Early life and family
Galileo was born in Pisa (then part of the Duchy of Florence), Italy, on 15 February 1564, the first of six children of Vincenzo Galilei, a famous lutenist, composer, and music theorist, and Giulia (née Ammannati), who had married in 1562. Galileo became an accomplished lutenist himself and would have learned early from his father a scepticism for established authority, the value of well-measured or quantified experimentation, an appreciation for a periodic or musical measure of time or rhythm, as well as the results expected from a combination of mathematics and experiment.
Three of Galileo's five siblings survived infancy. The youngest, Michelangelo (or Michelagnolo), also became a noted lutenist and composer although he contributed to financial burdens during Galileo's young adulthood. Michelangelo was unable to contribute his fair share of their father's promised dowries to their brothers-in-law, who would later attempt to seek legal remedies for payments due. Michelangelo would also occasionally have to borrow funds from Galileo to support his musical endeavours and excursions. These financial burdens may have contributed to Galileo's early desire to develop inventions that would bring him additional income.
When Galileo Galilei was eight, his family moved to Florence, but he was left with Jacopo Borghini for two years. He was educated from 1575 to 1578 in the Vallombrosa Abbey, about 30 km southeast of Florence.
The surname Galilei derives from the given name of an ancestor, Galileo Bonaiuti, a physician, university teacher and politician who lived in Florence from 1370 to 1450; his descendants had changed their family name from Bonaiuti (or Buonaiuti) to Galilei in his honor in the late 14th century. Galileo Bonaiuti was buried in the same church, the Basilica of Santa Croce in Florence, where about 200 years later his more famous descendant Galileo Galilei was also buried.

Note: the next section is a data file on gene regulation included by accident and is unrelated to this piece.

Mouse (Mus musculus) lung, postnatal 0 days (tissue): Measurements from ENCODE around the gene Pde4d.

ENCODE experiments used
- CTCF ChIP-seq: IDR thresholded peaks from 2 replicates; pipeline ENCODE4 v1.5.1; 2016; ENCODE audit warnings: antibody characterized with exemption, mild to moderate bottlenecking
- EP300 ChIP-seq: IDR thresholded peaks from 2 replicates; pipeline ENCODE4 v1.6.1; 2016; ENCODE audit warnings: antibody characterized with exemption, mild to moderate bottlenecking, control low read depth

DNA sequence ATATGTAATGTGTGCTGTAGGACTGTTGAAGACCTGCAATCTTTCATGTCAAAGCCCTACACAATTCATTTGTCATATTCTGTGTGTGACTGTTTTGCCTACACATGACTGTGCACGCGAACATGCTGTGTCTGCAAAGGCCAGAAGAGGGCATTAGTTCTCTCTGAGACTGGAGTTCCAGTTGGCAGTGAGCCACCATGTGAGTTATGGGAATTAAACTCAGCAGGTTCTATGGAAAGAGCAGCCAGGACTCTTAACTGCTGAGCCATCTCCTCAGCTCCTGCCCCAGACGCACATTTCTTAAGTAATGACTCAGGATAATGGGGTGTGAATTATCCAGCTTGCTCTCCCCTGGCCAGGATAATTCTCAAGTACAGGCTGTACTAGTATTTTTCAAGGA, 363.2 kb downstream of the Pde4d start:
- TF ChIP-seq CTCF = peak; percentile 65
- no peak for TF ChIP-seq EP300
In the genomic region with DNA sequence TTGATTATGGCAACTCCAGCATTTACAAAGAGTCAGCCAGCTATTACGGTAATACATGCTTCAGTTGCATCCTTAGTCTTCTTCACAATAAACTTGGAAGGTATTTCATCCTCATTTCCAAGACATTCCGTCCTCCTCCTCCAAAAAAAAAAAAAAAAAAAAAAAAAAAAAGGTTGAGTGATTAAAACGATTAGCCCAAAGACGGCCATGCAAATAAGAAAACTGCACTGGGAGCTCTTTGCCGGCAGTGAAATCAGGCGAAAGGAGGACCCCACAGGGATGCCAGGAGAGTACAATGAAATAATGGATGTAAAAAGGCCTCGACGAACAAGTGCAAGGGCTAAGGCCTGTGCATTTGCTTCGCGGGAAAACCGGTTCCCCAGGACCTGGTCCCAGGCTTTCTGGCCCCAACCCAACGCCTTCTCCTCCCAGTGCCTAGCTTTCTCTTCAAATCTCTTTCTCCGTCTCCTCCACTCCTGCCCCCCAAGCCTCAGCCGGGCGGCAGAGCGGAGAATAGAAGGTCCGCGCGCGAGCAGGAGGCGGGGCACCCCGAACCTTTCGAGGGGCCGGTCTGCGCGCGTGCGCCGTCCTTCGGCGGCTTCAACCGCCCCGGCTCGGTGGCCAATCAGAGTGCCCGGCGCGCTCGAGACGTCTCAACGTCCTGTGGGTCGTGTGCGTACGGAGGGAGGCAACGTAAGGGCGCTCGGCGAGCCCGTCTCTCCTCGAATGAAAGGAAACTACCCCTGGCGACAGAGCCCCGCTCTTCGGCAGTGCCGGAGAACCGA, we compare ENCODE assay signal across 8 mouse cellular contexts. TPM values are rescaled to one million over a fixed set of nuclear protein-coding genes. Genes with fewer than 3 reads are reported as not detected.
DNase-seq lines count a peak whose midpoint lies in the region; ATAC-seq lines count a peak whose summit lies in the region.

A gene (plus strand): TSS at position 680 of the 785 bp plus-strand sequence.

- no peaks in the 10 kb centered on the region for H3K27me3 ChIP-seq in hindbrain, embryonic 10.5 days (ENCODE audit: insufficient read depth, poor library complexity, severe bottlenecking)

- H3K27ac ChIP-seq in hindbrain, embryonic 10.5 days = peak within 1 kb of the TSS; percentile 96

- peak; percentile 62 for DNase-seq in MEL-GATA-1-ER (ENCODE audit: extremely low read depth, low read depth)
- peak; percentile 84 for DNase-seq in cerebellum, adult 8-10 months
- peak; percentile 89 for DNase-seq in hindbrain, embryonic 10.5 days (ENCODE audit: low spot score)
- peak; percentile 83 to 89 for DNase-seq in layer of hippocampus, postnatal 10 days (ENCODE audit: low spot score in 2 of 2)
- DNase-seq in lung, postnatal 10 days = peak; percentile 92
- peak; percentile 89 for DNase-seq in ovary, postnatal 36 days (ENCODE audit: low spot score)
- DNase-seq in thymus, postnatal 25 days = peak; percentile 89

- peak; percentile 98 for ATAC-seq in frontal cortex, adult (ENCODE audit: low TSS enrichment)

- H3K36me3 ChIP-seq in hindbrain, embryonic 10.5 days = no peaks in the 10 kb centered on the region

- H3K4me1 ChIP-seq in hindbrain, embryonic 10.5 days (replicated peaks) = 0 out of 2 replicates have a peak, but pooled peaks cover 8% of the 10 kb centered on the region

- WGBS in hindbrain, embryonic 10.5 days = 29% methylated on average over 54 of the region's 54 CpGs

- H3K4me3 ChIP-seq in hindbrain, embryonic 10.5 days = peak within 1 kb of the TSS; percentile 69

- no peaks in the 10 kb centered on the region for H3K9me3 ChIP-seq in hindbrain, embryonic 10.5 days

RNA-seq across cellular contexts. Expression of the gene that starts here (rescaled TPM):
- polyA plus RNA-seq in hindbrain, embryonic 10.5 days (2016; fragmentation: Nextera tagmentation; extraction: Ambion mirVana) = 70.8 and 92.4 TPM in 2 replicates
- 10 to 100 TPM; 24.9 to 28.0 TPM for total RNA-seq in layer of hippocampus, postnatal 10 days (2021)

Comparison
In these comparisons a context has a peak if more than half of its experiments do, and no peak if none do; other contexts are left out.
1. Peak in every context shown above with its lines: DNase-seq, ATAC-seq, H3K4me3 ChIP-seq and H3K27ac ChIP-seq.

It was common for mid-sixteenth-century Tuscan families to name the eldest son after the parents' surname. Hence, Galileo Galilei was not necessarily named after his ancestor Galileo Bonaiuti. The Italian male given name "Galileo" (and thence the surname "Galilei") derives from the Latin "Galilæus", meaning "of Galilee", a biblically significant region in Northern Israel. Because of that region, the adjective galilaios (Greek γαλιλαίος, Latin Galilæus, Italian galileo), which means "Galilean", has been used in antiquity (particularly by emperor Julian) to refer to Christ and his followers; after this, the adjective has been adopted as a name with a meaning similar to Jesus or Christian.
The biblical roots of Galileo's name and surname were to become the subject of a famous pun. In 1614, during the Galileo affair, one of Galileo's opponents, the Dominican priest Tommaso Caccini, delivered against Galileo a controversial and influential sermon. In it he made a point of quoting 1:11, "Ye men of Galilee, why stand ye gazing up into heaven?".
Despite being a genuinely pious Roman Catholic, Galileo fathered three children out of wedlock with Marina Gamba. They had two daughters, Virginia (born in 1600) and Livia (born in 1601), and a son, Vincenzo (born in 1606).
Because of their illegitimate birth, their father considered the girls unmarriageable, if not posing problems of prohibitively expensive support or dowries, which would have been similar to Galileo's previous extensive financial problems with two of his sisters. Their only worthy alternative was the religious life. Both girls were accepted by the convent of San Matteo in Arcetri and remained there for the rest of their lives. Virginia took the name Maria Celeste upon entering the convent. She died on 2 April 1634, and is buried with Galileo at the Basilica of Santa Croce, Florence. Livia took the name Sister Arcangela and was ill for most of her life. Vincenzo was later legitimised as the legal heir of Galileo and married Sestilia Bocchineri.